In descending the Ohio, the boat in which the missionaries were embarked, was fired upon by some bands of savages, for plunder. The cheerful Allen,- and the sedate Calhoon stood bravely for defence, and demanded an equal exposure to danger. Allen, by his mirth-moving eccentricities, would first attract the attention of strangers, and his frank, open-hearted bearing in his piety, would impress those whose attention he had won. The youth, gravity, uprightness, and bravery of Calhoon, now about twenty years of age, made an impression in his favor as a minister of the gospel, who was to bo listened to with respect. His sociability in private circles, and deep earnestness in the performance of his ministerial duties, held the attention once gained, aud often ripened it into abiding seriousness. Allen preferred Calhoon’s manner to his own, and would have adopted it if he could ; but found, like Marshall, who preferred Allen’s, in some things, to his own, that in style and manner, it is better to improve nature, than to try to change her; imperfections may be remedied, and excellencies improved.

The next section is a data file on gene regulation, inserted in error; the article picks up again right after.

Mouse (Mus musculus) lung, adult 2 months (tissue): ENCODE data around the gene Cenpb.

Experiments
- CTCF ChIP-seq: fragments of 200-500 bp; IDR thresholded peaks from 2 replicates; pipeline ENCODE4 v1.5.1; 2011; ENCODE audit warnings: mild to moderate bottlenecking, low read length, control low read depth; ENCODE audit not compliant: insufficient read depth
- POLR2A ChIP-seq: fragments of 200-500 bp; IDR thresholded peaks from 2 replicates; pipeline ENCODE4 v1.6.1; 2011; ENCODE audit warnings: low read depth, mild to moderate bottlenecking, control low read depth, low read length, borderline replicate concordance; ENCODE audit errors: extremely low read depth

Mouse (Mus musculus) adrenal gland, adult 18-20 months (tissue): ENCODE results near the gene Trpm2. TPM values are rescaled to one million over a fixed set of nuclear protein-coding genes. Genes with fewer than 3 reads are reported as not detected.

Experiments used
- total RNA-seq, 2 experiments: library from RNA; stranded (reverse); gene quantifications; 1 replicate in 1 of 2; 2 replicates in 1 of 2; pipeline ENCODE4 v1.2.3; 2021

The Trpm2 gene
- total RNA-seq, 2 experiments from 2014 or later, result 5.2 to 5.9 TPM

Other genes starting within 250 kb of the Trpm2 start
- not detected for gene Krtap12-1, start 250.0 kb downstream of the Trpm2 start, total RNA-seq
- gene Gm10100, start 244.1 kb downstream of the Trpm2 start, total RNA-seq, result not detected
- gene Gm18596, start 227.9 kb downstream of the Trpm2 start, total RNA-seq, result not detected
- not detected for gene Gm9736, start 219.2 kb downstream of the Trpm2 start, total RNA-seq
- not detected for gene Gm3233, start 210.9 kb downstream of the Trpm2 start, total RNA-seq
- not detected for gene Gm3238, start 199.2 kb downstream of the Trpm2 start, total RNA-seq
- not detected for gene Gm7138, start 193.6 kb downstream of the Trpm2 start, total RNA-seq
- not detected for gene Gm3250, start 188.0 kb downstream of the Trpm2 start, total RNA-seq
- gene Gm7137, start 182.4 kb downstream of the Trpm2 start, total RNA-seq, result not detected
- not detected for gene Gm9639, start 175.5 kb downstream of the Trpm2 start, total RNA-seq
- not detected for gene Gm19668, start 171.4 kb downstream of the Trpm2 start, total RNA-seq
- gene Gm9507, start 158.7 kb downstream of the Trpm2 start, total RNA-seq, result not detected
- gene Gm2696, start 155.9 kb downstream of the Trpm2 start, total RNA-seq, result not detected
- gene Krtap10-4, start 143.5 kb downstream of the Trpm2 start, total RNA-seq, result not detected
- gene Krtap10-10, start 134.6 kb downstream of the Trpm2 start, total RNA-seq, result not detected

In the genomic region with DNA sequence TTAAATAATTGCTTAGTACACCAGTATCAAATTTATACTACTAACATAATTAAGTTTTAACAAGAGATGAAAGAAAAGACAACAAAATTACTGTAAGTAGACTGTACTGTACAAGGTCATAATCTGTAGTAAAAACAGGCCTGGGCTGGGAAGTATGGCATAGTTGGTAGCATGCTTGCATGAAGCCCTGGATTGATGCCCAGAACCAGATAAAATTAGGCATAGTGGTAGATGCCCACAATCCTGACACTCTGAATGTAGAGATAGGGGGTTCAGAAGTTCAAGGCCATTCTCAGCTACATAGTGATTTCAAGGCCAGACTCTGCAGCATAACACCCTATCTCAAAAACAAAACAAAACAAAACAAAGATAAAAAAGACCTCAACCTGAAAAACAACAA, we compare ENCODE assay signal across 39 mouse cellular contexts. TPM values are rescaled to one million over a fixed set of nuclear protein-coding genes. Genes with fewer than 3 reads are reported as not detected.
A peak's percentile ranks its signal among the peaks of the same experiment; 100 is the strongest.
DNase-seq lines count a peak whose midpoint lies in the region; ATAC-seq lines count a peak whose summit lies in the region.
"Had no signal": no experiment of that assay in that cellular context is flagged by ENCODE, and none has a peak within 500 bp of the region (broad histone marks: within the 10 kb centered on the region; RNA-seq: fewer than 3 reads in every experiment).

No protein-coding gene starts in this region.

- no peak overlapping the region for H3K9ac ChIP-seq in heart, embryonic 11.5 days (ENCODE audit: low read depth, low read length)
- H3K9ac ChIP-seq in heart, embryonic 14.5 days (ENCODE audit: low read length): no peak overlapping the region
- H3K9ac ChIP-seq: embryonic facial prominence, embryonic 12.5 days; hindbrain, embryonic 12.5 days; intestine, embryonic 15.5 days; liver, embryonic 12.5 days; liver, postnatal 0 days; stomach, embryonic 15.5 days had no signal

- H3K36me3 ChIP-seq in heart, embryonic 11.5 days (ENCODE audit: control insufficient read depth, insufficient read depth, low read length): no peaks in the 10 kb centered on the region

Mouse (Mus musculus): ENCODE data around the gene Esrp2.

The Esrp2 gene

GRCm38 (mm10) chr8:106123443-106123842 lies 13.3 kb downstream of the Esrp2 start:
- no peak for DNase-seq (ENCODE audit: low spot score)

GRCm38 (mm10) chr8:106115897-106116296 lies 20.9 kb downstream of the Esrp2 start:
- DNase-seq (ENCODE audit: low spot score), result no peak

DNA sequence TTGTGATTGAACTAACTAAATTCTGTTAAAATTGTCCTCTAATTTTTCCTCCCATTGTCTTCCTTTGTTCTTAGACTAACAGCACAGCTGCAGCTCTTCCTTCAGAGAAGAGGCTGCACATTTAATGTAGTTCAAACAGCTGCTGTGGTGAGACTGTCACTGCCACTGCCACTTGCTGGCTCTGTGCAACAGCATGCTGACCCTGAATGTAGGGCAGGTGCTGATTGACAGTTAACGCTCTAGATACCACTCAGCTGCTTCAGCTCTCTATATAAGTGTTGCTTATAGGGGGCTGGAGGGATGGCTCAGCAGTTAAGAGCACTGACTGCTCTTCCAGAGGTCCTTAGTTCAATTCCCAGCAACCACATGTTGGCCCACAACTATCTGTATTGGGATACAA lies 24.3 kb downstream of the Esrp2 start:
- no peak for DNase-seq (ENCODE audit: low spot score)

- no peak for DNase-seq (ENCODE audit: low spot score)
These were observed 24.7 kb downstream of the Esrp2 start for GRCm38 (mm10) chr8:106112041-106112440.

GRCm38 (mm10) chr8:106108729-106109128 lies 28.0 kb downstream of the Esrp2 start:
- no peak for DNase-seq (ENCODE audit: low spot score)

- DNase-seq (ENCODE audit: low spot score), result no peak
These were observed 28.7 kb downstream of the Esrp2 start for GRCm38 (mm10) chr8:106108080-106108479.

Mr. Calhoon was an acceptable missionary, and travelled extensively among the infant and scattered settlements of Kentucky. He left no diaries or journals. It is not known that he ever kept any. He had an excellent memory. He trusted it like Robinson of North Carolina; and it was faithful to him. Almost everything respecting himself he committed to her charge, the dates and facts of his various travels, his experience, his reading, his observations on men and things, the sayings of those he loved, his interviews and discussions, all were safely treasured np for time of need. He often entertained his family and others with his adventures in Kentucky; but left no record.